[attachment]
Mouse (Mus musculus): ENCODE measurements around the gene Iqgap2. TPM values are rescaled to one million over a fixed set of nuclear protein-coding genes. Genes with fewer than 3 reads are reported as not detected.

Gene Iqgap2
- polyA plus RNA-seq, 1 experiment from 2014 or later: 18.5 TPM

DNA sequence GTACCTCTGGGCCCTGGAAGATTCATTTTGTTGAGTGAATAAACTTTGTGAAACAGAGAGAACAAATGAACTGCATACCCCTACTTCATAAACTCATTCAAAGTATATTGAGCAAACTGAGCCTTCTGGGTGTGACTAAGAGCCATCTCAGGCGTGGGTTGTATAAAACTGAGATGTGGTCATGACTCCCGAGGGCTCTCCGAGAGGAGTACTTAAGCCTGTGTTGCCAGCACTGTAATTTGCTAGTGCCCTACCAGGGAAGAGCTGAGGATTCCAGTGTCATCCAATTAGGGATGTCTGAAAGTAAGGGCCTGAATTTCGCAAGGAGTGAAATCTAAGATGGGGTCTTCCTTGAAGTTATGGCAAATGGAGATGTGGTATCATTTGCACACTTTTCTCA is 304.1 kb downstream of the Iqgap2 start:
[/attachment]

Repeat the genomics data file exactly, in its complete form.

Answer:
Mouse (Mus musculus): ENCODE measurements around the gene Iqgap2. TPM values are rescaled to one million over a fixed set of nuclear protein-coding genes. Genes with fewer than 3 reads are reported as not detected.

Gene Iqgap2
- polyA plus RNA-seq, 1 experiment from 2014 or later: 18.5 TPM

DNA sequence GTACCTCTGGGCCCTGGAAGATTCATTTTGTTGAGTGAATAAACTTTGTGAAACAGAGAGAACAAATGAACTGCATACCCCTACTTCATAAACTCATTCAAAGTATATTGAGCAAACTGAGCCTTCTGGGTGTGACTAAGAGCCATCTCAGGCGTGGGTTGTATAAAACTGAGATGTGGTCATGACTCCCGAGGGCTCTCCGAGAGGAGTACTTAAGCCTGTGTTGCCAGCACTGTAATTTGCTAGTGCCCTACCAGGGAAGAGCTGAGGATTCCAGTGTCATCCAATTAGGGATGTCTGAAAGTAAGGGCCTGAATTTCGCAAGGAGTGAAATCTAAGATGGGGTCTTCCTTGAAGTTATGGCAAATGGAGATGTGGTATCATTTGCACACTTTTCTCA is 304.1 kb downstream of the Iqgap2 start: